Steel’s Edge – Ilona Andrews

“MY lady?” Charlotte looked up from her cup of tea at Laisa. The young girl held an envelope of thick, heavy paper. “This came for you.” A sudden pain pierced Charlotte’s chest, as if something vital had broken inside her. She felt cold and jittery. It was bad news. If it were good news, she would’ve gotten a scryer call. She felt the urge to squeeze and crumple her blond hair in her fingers. She hadn’t done that since she was a child. “Thank you,” she made herself say. The maid lingered, concern stamped on her face. “Can I get you anything, my lady?” Charlotte shook her head. Laisa studied her for a long moment, reluctantly crossed the balcony to the door, and went inside. The envelope lay in front of Charlotte. She forced herself to raise her cup of tea to her lips.

The rim of the cup shuddered. Her fingers were shaking. She focused on that rim, calling on years of practicing control over her emotions. Calm and collected, that was the mantra of the healer. An ef ective healer is neither callous, nor tenderhearted, her memory whispered in her mind. She doesn’t permit herself to succumb to passion or despair, and she never allows her craft to be compromised by her emotions. She had lived by this creed for twenty years. It never failed her. Calm above all things. Calm.

Charlotte took a deep breath, counting each rise and fall of her chest. One, two, three, four . ten. The cup in her hands was motionless. Charlotte drank from it, set it down, and tore the envelope open. Her fingertips had gone numb. The ornate seal of the Adrianglian Academy of Physicians marked the top of the paper. We regret to inform you . Charlotte forced herself to read it, every last word, then stared past the white stone rail of the balcony at the garden below. Down there, a sand-colored brick path ran to the distant trees.

Short silvery grass trailed the path on both sides, flanked by a row of low emerald hedges, beyond which flowers bloomed: roses in a dozen shades, their heavy blossoms perfect; constellation shrubs with bunches of star-shaped flowers in crimson, pink, and white; yellow knight spears, their delicate flowerets shaped like tiny bells . She would not be blooming. She would not bear fruit. The last door had slammed in her face. Charlotte hugged herself. She was barren. The word pressed on her, like a crushing physical weight, a heavy anchor around her neck. She would never feel a life grow inside her. She would never pass on her gift or see the shadow of her features in her baby’s face. The treatments and magic of the best healers in Adrianglia had failed.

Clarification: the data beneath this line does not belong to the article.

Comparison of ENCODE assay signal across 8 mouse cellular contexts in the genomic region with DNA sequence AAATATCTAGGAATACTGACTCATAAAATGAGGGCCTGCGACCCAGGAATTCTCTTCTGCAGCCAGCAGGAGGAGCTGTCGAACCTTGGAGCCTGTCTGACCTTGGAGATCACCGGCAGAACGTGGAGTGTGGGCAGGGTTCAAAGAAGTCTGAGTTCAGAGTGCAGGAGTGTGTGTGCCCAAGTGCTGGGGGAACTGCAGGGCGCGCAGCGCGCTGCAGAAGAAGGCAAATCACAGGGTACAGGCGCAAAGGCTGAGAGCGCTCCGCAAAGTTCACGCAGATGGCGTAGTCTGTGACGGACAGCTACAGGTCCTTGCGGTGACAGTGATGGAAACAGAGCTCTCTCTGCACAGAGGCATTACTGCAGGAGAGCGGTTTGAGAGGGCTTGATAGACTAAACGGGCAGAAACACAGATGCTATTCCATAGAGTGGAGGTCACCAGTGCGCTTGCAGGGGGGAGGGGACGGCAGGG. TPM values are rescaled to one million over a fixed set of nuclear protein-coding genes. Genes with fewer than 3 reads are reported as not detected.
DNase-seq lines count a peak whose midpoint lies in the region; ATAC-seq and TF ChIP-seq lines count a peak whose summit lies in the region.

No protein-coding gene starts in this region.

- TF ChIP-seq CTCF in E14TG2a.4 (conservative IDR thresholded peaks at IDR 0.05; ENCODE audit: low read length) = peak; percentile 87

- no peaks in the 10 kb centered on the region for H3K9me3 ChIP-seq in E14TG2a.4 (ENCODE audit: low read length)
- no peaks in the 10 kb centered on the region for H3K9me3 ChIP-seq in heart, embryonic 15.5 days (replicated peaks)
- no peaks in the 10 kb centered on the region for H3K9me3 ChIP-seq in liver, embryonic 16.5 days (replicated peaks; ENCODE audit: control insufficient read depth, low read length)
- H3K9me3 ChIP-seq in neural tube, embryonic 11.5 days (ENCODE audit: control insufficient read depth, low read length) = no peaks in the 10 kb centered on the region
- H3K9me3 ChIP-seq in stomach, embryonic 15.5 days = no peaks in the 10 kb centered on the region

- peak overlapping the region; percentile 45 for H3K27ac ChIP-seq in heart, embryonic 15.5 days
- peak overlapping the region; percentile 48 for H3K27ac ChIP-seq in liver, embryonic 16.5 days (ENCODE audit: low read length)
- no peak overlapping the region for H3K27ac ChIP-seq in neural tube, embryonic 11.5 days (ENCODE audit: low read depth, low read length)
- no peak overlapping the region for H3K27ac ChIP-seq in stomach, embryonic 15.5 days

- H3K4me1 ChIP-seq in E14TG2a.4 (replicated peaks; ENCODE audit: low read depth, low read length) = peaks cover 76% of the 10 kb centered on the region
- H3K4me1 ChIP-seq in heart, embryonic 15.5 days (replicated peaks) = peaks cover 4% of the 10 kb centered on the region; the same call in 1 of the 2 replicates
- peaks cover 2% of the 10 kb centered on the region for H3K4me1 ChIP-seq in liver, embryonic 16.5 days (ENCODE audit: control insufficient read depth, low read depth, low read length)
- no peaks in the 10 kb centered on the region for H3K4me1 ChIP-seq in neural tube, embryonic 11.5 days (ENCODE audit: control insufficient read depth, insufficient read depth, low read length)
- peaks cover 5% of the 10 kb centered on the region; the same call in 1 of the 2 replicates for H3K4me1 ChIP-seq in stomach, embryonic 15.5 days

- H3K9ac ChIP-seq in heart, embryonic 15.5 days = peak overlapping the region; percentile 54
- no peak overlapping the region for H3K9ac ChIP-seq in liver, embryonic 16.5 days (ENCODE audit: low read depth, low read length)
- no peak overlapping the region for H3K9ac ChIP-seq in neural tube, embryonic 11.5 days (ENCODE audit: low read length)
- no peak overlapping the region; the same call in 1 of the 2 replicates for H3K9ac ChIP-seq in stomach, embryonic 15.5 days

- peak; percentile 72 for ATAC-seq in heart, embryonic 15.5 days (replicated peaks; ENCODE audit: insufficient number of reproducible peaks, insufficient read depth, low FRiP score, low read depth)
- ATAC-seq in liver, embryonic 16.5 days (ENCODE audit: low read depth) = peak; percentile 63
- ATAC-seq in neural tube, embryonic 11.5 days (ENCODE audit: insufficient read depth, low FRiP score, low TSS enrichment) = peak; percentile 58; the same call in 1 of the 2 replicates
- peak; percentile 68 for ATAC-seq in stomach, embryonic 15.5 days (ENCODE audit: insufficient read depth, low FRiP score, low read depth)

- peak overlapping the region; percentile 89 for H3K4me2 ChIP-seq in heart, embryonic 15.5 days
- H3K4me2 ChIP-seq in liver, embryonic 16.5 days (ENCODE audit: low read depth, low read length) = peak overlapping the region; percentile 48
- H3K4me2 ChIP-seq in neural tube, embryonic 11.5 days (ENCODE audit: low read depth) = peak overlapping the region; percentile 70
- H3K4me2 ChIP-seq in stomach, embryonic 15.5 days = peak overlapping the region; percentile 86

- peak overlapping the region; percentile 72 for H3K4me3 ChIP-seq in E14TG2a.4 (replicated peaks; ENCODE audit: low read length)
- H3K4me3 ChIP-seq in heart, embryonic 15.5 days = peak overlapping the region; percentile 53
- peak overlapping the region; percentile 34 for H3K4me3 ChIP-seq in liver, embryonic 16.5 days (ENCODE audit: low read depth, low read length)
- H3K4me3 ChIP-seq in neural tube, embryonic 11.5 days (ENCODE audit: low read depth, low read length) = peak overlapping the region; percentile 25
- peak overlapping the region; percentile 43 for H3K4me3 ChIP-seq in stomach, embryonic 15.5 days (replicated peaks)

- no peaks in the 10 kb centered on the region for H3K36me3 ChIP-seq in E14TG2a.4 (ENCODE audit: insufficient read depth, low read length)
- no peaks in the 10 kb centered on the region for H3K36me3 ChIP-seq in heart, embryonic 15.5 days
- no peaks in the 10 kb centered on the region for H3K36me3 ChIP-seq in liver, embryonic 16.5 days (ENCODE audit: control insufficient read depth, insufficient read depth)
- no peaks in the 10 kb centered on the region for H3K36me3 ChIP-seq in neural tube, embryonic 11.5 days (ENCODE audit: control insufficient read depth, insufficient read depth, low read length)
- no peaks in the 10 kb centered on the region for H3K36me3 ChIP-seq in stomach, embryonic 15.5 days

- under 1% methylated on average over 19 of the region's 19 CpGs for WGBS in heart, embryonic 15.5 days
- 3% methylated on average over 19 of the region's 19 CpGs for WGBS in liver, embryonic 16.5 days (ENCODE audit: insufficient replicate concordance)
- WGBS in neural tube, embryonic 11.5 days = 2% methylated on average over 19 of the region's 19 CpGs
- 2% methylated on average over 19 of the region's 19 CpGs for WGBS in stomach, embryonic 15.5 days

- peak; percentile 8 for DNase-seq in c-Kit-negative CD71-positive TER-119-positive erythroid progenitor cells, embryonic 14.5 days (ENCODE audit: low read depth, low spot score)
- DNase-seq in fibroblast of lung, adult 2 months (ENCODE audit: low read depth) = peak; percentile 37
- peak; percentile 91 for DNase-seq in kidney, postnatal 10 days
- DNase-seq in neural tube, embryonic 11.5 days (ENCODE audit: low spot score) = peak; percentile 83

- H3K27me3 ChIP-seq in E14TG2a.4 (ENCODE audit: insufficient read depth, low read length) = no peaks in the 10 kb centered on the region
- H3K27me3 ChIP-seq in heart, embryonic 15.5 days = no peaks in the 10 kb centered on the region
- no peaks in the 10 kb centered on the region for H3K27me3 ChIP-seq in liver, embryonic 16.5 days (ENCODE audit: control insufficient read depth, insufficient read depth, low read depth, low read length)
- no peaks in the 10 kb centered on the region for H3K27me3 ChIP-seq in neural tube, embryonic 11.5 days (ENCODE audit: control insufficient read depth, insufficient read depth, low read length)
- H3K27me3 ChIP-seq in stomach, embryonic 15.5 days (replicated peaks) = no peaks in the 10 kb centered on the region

The irony was so thick, she laughed, a bitter brittle sound. In the country of Adrianglia, two things mattered most: one’s name and one’s magic. Her family was neither old nor wealthy, and her name was ordinary. Her magic was anything but. At four years old she had healed an injured kitten, and her life took a sharp turn in an unexpected direction. Medical talents were rare and highly prized by the realm, so rare that when she was seven, Adrianglia came for her. Her parents explained the situation: she would leave them to study at the Ganer College of Medicinal Arts. Adrianglia would house her, teach her, nurture her magic, and in return upon completion of her education, Charlotte would give the realm ten years of civil service. At the end of that decade, she would be granted a noble title, making her one of the coveted elite, and a small estate. Her parents, in turn, would receive a lump sum of money to soothe their grief at losing a child.

Even at that age, she realized she had been sold. Three months later, she left for the College and never returned. At ten she was a child wonder; at fourteen, a rising star; and at seventeen, when her service officially began, Charlotte was the best the College had to offer. They called her the Healer and guarded her like a treasure. In anticipation of assuming her title, she had received instruction from the best tutors. Lady Augustine, whose bloodline stretched back through centuries all the way to the Old Continent, had personally overseen her education, ensuring that Charlotte entered Adrianglian society as if she had always belonged within it. Her poise was flawless, her taste refined, her behavior exemplary. By the time she emerged from the College, now Charlotte de Ney, Baroness of Ney and the owner of a small estate, she had healed thousands. But she could never heal herself. Neither could anyone else.

After eighteen months of treatments, experts, and magic, she held the final verdict in her hand. She was barren. Barren. Like a desert. Like a wasteland. Why her? Why couldn’t she have a baby? She’d healed countless children, pulling them from the brink of death and returning them to their parents, but the little nursery she had set up next to their bedroom would remain empty. Hadn’t she earned this little bit of happiness? What had she done that was so horrible that she couldn’t have a baby? A sob broke from her. Charlotte caught herself and rose. No hysterics. Elvei would have to be told.